I have no inherent opposition to school vouchers. The idea that parents should be able to choose what schools their children attend is fine with me, within limits. That the state should pay for education stirs no primitive animosity in my soul.
In some places, existing school corporations are failing their students, although they may allow them to earn certificates for endurance. In these cases, competition from charter or private schools may be beneficial. The student’s formal school district is expected to pay the charter or private school for the education it provides.
It’s a really simple idea that becomes very complex in practice. Who is to decide which charter or private schools are acceptable to educate our children? The parents? That would be an open invitation to fraud that would make Medicare fraud look pristine. Or, look how many homebuyers were bilked in the past decade.
We must require schools to meet basic standards of inputs (teachers, facilities, etc.), of procedures (teaching, discipline, safety, etc.), and of outputs (test scores, for example). Without standards of performance, taxpayers sign blank checks while children are set up for future failures.
What persons or organizations are to be trusted with this serious and difficult task? Somehow, the Legislature was convinced that Ball State University and the mayor of Indianapolis, acting separately, were qualified. Why not the State Board of Education or the superintendent of public instruction?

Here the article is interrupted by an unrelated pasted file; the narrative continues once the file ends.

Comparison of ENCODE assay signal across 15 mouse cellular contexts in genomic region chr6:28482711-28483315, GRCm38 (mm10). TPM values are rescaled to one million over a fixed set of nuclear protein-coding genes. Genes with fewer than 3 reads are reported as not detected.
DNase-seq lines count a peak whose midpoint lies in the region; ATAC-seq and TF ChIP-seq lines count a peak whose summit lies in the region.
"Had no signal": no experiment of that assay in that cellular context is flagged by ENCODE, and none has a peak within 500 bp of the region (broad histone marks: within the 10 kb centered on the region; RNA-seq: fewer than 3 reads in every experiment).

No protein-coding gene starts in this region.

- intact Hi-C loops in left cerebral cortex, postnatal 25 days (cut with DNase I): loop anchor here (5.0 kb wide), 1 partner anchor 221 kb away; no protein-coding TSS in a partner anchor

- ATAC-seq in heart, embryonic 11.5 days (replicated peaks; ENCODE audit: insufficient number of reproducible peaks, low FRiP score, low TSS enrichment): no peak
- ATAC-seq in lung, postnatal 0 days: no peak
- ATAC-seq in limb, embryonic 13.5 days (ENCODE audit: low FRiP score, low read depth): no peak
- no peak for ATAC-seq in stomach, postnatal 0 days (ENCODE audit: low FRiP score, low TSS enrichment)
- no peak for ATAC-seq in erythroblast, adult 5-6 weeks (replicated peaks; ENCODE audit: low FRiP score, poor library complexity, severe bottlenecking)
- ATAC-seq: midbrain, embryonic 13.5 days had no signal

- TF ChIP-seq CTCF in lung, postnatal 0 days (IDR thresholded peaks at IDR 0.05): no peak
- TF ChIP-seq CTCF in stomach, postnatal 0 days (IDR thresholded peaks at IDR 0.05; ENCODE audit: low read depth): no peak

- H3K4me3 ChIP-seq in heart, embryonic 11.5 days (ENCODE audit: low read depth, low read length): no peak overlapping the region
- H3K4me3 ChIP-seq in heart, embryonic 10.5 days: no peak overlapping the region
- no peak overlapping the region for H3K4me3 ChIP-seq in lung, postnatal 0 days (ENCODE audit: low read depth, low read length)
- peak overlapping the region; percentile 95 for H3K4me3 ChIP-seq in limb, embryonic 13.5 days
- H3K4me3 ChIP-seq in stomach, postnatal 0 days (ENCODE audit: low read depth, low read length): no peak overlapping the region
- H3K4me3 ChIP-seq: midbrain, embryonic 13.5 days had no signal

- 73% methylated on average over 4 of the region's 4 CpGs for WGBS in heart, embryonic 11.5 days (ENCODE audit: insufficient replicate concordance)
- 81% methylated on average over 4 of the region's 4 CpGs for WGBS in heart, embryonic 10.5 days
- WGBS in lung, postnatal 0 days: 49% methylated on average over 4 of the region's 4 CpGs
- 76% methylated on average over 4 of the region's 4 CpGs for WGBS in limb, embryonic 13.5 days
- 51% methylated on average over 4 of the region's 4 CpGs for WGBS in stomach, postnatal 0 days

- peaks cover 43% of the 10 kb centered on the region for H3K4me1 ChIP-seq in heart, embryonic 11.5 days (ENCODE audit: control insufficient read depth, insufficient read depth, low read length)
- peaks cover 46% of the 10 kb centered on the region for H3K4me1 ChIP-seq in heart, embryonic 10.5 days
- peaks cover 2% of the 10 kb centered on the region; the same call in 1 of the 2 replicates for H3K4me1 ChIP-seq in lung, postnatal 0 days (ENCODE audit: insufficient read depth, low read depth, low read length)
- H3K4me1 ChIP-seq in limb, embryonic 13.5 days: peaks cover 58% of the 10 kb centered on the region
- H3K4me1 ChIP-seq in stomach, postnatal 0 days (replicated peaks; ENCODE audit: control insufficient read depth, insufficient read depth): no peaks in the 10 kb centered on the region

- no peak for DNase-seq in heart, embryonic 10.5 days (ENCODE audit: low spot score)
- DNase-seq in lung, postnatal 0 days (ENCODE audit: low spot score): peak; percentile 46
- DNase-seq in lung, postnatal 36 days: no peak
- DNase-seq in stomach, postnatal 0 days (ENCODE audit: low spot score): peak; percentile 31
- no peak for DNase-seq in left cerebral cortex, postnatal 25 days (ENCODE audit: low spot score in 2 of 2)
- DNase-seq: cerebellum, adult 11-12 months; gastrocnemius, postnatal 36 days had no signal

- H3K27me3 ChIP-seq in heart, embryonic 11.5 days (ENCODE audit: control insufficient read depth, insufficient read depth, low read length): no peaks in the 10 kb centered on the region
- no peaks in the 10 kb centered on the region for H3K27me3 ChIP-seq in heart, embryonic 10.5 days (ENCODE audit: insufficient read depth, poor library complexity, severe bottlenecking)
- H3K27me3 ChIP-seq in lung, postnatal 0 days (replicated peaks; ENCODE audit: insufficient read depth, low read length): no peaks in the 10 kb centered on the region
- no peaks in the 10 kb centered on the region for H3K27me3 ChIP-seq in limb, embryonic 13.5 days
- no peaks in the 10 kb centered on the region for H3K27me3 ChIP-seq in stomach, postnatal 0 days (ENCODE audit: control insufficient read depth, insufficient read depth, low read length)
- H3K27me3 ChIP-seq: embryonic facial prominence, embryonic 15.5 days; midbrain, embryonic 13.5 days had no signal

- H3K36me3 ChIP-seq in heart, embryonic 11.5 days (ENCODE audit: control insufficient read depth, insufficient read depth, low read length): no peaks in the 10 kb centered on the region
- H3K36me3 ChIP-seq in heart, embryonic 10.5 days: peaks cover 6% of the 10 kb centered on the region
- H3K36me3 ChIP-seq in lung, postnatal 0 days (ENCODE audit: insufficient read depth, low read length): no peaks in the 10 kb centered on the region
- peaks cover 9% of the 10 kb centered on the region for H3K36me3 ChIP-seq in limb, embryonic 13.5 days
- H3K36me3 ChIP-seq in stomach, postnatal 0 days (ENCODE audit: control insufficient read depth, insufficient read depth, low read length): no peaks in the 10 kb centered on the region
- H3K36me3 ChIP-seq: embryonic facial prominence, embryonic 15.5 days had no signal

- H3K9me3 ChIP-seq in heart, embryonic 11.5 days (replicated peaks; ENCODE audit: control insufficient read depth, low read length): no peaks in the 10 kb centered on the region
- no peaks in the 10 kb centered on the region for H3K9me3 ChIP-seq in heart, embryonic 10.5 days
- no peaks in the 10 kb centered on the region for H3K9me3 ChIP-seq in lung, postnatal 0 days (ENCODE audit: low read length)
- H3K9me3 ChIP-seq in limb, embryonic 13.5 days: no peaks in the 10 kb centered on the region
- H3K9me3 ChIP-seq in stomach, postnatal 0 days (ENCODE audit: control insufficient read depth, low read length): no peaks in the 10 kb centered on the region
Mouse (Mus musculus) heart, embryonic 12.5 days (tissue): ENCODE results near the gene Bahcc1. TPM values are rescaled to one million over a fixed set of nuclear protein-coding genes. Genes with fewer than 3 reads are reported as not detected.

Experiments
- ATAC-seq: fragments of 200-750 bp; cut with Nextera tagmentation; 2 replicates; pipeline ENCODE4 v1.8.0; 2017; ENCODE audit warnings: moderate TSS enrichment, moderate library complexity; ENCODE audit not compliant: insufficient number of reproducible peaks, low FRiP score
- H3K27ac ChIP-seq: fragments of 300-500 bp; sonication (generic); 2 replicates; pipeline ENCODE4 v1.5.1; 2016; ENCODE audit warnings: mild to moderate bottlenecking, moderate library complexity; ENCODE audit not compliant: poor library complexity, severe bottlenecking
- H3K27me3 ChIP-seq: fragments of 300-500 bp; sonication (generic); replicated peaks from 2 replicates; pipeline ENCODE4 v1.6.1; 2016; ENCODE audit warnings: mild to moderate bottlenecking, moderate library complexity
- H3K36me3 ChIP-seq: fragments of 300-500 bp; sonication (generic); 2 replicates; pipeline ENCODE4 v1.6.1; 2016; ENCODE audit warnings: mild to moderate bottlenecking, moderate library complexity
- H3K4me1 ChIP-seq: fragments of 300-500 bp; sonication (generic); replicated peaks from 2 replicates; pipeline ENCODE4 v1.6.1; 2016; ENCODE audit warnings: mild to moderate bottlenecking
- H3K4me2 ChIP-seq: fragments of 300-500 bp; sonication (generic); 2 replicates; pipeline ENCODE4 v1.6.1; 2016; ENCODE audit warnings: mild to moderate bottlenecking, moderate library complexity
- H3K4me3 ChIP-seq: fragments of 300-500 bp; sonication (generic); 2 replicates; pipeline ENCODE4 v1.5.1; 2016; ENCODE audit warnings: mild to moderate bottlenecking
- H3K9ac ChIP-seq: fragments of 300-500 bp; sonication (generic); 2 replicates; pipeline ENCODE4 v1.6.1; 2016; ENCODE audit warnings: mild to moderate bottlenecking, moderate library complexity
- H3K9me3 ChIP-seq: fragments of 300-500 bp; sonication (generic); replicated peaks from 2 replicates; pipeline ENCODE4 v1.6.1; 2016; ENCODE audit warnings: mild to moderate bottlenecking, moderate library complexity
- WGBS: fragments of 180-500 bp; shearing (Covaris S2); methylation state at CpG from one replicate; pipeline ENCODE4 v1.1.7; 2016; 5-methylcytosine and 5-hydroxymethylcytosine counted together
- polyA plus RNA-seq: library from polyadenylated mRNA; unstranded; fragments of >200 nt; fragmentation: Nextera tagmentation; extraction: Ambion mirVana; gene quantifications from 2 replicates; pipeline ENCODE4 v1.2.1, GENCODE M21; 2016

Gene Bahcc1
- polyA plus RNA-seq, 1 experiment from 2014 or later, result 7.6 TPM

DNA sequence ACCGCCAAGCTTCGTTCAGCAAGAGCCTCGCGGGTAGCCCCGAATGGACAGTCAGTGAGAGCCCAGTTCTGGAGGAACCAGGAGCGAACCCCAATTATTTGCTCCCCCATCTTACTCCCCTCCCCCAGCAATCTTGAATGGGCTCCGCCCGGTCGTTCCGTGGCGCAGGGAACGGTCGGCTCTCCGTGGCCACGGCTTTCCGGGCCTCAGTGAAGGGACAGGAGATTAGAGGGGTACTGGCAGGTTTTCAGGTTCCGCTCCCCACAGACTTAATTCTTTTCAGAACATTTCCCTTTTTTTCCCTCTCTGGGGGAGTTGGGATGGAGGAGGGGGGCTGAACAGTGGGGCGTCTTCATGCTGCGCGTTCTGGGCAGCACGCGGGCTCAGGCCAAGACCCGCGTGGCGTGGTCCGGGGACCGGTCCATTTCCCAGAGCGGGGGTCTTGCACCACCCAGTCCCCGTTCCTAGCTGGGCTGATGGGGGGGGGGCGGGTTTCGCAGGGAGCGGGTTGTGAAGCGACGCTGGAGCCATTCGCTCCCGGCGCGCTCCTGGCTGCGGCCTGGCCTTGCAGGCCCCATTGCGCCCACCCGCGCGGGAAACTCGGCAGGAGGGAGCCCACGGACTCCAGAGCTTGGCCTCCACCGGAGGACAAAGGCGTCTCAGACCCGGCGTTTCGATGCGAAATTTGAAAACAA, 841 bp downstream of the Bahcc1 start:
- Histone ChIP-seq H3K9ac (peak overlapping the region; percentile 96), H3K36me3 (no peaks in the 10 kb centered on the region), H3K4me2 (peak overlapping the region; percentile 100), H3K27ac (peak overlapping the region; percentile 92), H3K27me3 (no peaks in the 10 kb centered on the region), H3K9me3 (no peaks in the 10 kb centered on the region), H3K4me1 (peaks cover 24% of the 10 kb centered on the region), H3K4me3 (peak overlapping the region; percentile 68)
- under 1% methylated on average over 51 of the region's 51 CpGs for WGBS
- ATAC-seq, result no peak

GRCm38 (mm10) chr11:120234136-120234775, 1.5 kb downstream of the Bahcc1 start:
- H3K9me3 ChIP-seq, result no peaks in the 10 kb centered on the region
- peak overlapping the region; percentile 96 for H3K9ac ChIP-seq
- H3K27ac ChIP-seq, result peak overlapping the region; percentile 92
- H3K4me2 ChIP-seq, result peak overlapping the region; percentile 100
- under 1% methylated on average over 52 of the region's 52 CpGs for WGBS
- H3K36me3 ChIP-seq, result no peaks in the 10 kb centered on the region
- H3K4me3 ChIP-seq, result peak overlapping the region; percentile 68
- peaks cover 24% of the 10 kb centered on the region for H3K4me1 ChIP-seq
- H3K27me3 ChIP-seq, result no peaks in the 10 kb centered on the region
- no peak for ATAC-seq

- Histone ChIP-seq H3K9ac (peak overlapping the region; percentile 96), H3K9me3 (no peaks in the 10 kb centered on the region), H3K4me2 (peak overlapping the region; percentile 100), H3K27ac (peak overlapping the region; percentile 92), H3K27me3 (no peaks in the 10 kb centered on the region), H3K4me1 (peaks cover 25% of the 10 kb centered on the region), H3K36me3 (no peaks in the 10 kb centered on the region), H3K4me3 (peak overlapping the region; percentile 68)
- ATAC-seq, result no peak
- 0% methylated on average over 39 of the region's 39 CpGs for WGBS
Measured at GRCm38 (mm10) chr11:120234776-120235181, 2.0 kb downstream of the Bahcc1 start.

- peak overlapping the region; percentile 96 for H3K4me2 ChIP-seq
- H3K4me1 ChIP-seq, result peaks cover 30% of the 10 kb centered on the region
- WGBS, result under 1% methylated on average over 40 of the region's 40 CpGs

If bureaucracy is one of the problems in education, how does the existing charter school setup reduce that evil?
Then there is the problem with private schools. Who is capable of picking and choosing among the many options? There are companies that educate for profit, which is no less noble than paving roads for profit. Plus, there are not-for-profit entities (often with religious ties) that offer educational programs.
Should parents be allowed to send their children to schools where religion is taught or practiced? Can a Christian child learn if fed kosher food at lunch? Can a Hindu be educated under the sign of the cross? The simple answer is yes, but we are underwriting religion with taxpayer money if we allow students to be taught in explicitly religious institutions.
“Ah,” you say, “but we let patients be treated at religious institutions that double as hospitals. St. Mary’s can still bill Medicare or Medicaid. It doesn’t seem to matter as long as a rabbi doesn’t pray over the pregnant woman at Jewish Hospital.”
How much money should each voucher be worth? The simple answer is “an amount equal to what would have been spent on that child if she or he had remained in public school.” But what makes that the right amount in the first place?
Hoosiers have put into place an extraordinarily complex school financing formula to equalize payments by the state to the public schools. Perhaps we need to go a further step and ask, “How prepared is this student for the curriculum of its class?” Ideally, the better prepared the student, the lower the payment to the school because it has fewer impediments in teaching the child.
Currently, we adjust for the income level of the parents, but that is a crude proxy for educational preparation. Likewise, without pre-testing each student, achievement over the course of time cannot be assessed.
There is concern that schools will want to take only the students easiest to teach. If vouchers are based on incremental performance, student-by-student, then the “more difficult” students will be more attractive to school admissions officers.
And we have barely touched the surface of the voucher question in education.•
• Marcus taught economics for more than 30 years at Indiana University and is the former director of the university’s Indiana Business Research Center. Send comments on this column to email@example.com.